There is nothing like playing music together to make mathematics and logic, and respect for self and others, come more easily and reside in you forever. If you think this is an idle boast, consider the training required to become a world-class conductor of an orchestra. The conductor is a maestro who understands the music, instruments and musicians and draws the music out of them with the simple sight and sleight of the hand. At the Royal Academy in Stockholm, the cost of training a conductor is more than training a fighter pilot or a surgeon. The contribution to society is priceless. A group in Trinidad and Tobago is making Pan In Education a sustainable business model for music, with impact on innumerable industries and businesses.
Music has its dark side. I almost wept when, in 1998, I heard that the 43 year old master pianist, Kenny Kirkland had died from a heroin overdose. The reasons for the dark side in music are many and varied, but they must be part of music education, as young musicians learn early that actions have consequences.
Music teaching and playing should not be confined to the school. Investments must be at the grass root level with community orchestras funded by government, private organizations and community functions. To this day I deeply regret not taking violin lessons with the village tailor, Mr. Richardson, in New Winthropes when I was a boy. However, I recall the sheer pleasure of listening to our North Star Steel Band practice.
Music afforded me immense joy and fellowship from playing on stage in a jazz orchestra. I will never forget the primal experience of playing my saxophone one Saturday afternoon in a yard in Jamaica in which there were woodwind, brass, double bass and other musical instruments playing and communicating, whilst others were cooking and talking and just being normal people celebrating life. It’s difficult to disrespect your community and your people when they bring you so much joy, peace and satisfaction. Music can make us kinder and gentler or rough and uncouth. The orchestration of music can help us orchestrate our social relationships. There is no beast that music cannot tame. Like time and containing time, music heals.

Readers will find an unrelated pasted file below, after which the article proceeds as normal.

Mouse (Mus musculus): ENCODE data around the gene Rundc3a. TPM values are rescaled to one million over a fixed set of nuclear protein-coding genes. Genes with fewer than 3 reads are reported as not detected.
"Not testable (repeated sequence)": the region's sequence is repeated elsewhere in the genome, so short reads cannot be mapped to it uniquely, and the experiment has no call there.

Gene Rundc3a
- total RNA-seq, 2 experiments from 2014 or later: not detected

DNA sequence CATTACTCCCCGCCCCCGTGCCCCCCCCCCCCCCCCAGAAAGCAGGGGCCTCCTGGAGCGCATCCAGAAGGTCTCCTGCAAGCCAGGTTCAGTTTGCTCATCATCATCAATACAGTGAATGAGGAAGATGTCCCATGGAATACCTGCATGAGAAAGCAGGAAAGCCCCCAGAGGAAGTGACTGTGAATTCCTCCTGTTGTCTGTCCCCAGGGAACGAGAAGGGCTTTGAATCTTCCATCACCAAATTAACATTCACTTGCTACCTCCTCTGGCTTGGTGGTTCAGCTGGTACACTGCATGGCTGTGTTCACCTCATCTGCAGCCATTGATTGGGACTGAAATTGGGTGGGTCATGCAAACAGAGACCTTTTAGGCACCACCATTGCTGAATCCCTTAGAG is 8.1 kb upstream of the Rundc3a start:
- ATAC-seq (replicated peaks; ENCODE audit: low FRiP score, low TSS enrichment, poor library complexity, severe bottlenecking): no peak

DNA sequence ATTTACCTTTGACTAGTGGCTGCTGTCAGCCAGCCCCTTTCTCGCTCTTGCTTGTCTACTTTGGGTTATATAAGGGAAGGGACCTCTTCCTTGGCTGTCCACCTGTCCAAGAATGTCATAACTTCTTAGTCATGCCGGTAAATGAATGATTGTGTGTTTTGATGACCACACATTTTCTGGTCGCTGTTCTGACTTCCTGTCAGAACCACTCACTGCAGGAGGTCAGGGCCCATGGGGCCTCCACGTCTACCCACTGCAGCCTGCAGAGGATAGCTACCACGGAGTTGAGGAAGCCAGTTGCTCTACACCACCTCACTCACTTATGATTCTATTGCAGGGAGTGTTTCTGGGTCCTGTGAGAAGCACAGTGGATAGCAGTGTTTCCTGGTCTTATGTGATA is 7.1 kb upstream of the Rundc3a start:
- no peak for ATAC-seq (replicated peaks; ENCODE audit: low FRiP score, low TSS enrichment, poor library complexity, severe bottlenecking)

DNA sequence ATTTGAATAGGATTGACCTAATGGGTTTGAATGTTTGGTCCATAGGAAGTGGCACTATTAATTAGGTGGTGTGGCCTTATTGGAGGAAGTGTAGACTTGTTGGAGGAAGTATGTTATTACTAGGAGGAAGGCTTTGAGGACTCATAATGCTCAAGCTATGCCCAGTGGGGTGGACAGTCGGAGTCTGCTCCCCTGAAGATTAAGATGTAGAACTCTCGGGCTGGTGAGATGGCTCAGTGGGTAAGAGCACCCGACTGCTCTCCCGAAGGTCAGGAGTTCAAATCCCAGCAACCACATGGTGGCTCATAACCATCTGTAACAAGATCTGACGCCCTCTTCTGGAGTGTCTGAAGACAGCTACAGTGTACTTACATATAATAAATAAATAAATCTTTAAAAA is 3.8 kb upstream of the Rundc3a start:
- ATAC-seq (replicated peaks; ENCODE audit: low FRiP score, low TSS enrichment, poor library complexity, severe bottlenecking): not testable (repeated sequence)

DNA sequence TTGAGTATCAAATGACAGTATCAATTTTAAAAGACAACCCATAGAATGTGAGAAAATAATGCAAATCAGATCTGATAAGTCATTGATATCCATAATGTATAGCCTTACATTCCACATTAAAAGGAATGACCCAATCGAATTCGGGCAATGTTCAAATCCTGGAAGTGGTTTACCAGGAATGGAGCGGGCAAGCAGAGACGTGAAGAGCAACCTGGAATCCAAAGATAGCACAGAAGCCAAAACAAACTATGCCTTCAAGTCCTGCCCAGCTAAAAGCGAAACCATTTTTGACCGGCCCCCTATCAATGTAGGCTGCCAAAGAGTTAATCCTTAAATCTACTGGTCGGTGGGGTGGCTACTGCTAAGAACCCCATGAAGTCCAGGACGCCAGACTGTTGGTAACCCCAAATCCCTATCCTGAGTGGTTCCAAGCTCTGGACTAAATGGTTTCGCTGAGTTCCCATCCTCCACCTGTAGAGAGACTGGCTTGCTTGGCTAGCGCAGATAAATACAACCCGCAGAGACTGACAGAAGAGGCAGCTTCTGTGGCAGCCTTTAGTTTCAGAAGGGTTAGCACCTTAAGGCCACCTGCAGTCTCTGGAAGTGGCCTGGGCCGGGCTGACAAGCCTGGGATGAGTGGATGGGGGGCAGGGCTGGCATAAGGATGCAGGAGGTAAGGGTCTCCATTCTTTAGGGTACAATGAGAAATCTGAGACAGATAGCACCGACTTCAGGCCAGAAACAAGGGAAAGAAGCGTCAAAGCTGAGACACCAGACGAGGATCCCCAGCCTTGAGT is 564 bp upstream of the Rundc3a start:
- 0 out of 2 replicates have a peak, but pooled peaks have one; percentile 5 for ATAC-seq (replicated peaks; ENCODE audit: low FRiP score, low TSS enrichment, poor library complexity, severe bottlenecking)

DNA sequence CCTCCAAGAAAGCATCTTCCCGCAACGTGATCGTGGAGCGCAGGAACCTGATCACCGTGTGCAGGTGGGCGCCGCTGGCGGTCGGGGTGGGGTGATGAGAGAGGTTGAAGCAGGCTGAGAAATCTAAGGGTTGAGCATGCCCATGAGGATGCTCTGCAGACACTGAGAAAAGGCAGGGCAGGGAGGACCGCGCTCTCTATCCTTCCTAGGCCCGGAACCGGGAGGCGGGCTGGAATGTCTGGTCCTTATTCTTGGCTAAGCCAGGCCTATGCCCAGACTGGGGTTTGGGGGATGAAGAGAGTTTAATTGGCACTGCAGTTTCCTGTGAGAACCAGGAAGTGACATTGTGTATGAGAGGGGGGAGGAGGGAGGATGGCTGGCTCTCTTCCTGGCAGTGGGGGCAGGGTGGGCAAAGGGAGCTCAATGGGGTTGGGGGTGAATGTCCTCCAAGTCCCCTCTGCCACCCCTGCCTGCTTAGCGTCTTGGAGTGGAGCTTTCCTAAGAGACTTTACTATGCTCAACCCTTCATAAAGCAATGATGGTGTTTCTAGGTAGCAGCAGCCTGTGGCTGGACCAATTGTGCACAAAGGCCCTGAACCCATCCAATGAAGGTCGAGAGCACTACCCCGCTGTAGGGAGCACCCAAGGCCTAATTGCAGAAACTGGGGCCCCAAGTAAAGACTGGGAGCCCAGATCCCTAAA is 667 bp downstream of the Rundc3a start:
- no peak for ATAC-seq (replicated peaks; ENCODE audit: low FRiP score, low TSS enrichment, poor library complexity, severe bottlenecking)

Adults cannot be left out. There are many adults who are rediscovering the joy of playing a musical instrument and many more are learning for the first time. Music can be humanizing to a fault. A conductor said he sometimes felt embarrassed conducting the music of Gustav Mahler because the music can become so personal, it probably should not be experienced by anyone other than the composer.
It is in the communal, orchestral playing of music by well trained musicians and in the listening and experiencing by a constitutively attentive audience all together in one architectural place that music, with myriad muses for its composing, itself becomes the muse of our existence and the conscience of a nation. The voices of our ancestors, Carib, Arawak, African, European, Indian, indigo and in between must not be left to sing alone, lest, as Luciano Pavarotti would sing, “Nessun Dorma”: None shall sleep.